Having a plan in place helps parents and teachers know that if a problem occurs, there are people available who know how to address the issues presented. Procedures give admissions personnel the answers for parents who may ask about their child and what services they could receive. To hear what services are available, what procedures are in place for handling learning issues (e.g., how many hours of reading support can be offered, whether a “lunch bunch” exists for students who need a quiet space or a small group of students for social interaction, or what provisions are made if a child has a meltdown) gives reassurance to all parents that the school can handle the variety of issues that arise from students with—and without—special needs. It’s much the same as knowing that there is a nurse available if a child gets ill or needs medication (whether Amoxicillin or Ritalin).
When day schools have special educators and educational psychologists as members of their staff, when they have procedures established to create safety nets for struggling students, they can be proactive about creating programs that meet the needs of each student. These programs have to allow staff the creativity and flexibility to consider new issues should they arrive. Perhaps a child who is twice exceptional (i.e., gifted with a learning disability) attends the school; it takes a team effort to examine the array of possible solutions that can ensure the student’s success. Possibilities include providing English translations for vocabulary and/or Hebrew text, organizing a smaller class section for a specific subject, dropping one subject from the student’s schedule and substituting a remedial class. If a student needs additional therapies, for example with a speech and language pathologist or occupational therapist, partnerships with other organizations that provide therapists can offer these services, often directly in the school. Building time for these professionals to meet with classroom and support staff to discuss the student’s progress is important for this approach to be successful.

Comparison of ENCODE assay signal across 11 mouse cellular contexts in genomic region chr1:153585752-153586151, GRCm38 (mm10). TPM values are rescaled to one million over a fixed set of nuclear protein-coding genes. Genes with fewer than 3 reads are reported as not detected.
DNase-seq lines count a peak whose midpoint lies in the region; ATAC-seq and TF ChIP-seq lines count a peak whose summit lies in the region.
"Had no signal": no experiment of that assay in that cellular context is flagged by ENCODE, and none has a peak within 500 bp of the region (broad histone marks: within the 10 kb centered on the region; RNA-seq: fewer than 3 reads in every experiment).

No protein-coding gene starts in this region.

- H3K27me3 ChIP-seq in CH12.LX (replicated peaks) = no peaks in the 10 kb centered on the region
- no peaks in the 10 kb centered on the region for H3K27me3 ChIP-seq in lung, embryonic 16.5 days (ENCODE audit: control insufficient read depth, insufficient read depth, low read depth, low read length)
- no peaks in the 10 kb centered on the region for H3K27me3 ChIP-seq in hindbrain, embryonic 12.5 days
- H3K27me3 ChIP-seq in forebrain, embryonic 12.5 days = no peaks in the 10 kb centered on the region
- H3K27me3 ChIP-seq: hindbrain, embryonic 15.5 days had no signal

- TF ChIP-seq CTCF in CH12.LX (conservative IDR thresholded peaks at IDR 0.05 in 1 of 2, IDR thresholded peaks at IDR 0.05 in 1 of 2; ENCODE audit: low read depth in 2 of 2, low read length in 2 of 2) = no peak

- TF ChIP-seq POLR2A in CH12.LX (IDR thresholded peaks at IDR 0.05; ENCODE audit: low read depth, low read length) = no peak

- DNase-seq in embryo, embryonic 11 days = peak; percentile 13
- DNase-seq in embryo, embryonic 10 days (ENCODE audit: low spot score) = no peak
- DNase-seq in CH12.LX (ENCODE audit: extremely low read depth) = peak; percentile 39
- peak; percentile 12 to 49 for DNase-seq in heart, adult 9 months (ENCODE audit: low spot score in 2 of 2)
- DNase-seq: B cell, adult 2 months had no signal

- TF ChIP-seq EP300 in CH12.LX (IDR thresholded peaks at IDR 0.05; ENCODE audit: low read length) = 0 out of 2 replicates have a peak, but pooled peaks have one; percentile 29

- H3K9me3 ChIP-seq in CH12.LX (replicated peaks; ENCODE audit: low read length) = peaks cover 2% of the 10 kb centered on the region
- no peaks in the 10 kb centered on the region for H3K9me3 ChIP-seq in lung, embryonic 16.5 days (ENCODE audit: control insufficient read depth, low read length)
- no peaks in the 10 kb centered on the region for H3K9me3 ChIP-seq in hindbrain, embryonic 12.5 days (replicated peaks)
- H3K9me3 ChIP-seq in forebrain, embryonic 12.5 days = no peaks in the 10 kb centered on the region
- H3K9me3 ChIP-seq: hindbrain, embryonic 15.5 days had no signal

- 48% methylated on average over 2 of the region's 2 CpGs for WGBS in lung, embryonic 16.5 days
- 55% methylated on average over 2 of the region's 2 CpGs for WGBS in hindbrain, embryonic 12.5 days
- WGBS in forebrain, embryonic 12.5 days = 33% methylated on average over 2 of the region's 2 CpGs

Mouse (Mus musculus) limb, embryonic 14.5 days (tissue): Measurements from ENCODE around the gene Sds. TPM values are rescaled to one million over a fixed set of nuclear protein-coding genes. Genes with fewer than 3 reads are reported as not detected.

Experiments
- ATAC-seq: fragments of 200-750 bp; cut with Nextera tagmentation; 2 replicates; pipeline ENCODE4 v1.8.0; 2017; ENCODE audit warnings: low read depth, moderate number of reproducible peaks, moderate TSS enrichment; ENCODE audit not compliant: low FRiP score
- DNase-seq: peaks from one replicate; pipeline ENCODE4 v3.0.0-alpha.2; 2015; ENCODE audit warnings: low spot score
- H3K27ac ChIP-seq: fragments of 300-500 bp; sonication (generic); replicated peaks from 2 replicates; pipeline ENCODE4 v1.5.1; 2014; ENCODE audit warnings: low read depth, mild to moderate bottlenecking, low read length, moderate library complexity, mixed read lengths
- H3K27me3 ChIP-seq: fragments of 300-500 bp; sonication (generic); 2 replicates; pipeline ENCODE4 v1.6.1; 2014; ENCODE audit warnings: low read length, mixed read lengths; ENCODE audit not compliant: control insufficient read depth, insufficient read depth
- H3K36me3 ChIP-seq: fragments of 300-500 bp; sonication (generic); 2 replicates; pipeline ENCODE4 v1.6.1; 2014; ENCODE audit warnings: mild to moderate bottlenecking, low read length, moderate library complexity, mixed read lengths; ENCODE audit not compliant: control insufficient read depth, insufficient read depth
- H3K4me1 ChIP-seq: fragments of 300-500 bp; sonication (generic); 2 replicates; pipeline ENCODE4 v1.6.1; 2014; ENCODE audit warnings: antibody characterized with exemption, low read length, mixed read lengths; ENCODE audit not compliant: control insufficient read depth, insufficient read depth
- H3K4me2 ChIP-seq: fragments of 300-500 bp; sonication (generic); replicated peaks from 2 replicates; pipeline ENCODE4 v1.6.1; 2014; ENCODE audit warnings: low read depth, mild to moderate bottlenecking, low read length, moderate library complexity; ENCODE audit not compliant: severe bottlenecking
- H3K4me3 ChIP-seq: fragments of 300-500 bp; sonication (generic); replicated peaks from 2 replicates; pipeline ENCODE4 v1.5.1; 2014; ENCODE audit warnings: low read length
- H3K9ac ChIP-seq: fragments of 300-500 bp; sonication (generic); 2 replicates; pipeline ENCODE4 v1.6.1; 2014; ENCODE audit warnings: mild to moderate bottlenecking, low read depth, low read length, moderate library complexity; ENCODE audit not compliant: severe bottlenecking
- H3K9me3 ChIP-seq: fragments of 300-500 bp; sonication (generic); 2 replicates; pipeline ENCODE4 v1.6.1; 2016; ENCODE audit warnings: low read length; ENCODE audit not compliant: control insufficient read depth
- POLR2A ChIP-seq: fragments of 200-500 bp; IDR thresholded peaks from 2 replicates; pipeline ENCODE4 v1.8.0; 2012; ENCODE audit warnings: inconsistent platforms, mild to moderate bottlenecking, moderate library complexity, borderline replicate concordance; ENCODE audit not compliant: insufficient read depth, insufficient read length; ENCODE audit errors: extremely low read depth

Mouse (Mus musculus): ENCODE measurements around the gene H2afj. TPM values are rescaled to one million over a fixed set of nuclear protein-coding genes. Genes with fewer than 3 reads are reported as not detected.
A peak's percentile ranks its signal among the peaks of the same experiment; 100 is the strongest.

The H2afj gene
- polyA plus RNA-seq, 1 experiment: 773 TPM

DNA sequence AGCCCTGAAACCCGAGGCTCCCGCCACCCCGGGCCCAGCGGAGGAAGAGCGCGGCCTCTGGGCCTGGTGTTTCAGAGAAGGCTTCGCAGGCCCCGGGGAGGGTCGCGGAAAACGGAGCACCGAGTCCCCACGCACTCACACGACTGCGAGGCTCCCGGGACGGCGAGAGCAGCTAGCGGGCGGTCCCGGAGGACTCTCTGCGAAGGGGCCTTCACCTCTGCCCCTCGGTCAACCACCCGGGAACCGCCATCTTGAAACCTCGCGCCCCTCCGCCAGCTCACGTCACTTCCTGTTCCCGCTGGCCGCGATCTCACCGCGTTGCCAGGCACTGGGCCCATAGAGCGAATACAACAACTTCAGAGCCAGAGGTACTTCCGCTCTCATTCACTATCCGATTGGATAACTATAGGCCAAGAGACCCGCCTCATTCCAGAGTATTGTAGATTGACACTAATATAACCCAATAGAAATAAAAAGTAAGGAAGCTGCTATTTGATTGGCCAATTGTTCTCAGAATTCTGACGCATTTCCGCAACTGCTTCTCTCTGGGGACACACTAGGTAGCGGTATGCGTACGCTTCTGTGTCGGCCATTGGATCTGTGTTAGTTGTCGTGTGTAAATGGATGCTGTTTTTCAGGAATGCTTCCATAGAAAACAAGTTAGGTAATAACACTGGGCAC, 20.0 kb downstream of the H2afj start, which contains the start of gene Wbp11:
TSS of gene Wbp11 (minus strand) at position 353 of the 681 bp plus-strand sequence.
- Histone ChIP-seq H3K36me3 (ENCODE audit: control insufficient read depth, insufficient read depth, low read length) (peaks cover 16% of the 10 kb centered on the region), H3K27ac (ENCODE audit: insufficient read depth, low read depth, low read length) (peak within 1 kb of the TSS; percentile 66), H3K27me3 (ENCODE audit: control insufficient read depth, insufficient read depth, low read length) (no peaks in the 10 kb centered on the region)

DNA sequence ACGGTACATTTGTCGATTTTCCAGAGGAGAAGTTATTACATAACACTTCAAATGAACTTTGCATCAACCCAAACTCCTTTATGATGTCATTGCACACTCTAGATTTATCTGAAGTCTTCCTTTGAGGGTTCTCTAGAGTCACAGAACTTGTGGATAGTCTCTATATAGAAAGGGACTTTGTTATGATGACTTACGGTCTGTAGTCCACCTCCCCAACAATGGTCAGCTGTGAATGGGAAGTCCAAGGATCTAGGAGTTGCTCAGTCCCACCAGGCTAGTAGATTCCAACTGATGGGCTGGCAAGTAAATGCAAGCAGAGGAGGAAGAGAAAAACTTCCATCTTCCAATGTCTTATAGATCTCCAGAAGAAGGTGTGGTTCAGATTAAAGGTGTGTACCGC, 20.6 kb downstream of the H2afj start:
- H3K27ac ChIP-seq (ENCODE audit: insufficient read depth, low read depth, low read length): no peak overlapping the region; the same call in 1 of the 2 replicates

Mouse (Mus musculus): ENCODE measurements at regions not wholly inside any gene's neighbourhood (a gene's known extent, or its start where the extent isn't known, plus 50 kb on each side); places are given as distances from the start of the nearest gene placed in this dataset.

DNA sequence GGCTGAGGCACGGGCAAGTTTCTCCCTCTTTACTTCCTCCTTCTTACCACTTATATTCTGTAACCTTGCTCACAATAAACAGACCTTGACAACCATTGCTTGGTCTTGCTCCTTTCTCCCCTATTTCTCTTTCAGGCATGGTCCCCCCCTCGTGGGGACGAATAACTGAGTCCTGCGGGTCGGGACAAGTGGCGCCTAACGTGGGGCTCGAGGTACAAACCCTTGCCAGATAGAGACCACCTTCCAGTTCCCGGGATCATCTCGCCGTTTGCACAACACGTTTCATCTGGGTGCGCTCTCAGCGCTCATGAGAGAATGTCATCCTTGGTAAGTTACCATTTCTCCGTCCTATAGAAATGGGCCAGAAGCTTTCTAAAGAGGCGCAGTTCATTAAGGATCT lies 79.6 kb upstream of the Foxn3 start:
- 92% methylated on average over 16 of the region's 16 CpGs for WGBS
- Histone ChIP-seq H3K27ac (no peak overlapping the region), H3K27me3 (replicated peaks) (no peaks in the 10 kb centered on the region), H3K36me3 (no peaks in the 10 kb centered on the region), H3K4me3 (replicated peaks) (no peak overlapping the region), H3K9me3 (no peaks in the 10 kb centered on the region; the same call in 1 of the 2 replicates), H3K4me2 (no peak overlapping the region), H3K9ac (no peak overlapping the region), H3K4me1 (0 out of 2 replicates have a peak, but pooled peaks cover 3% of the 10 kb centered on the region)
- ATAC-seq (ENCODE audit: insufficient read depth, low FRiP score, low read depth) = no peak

Cost of services should also be part of this planning. What amount of support can the school provide as part of their costs of running a school and how much should the parents provide if those services fall short of what their child needs? Obviously, at some point, the costs can be prohibitive and only parents who can afford it will be able to have their child attend. Therefore, it’s important for financial aid or scholarships to be available, or arrangements with the public school need to be worked out within the guidelines of the Individuals with Disabilities Education Act for parents who choose a private school setting.